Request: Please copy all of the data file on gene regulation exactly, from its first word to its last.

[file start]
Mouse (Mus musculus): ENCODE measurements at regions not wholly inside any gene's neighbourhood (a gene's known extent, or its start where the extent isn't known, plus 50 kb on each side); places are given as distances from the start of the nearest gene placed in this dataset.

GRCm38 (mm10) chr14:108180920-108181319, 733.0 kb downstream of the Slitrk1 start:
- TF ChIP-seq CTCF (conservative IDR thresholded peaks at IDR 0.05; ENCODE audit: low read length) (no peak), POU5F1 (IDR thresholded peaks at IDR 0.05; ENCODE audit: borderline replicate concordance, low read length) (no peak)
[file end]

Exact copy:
Mouse (Mus musculus): ENCODE measurements at regions not wholly inside any gene's neighbourhood (a gene's known extent, or its start where the extent isn't known, plus 50 kb on each side); places are given as distances from the start of the nearest gene placed in this dataset.

GRCm38 (mm10) chr14:108180920-108181319, 733.0 kb downstream of the Slitrk1 start:
- TF ChIP-seq CTCF (conservative IDR thresholded peaks at IDR 0.05; ENCODE audit: low read length) (no peak), POU5F1 (IDR thresholded peaks at IDR 0.05; ENCODE audit: borderline replicate concordance, low read length) (no peak)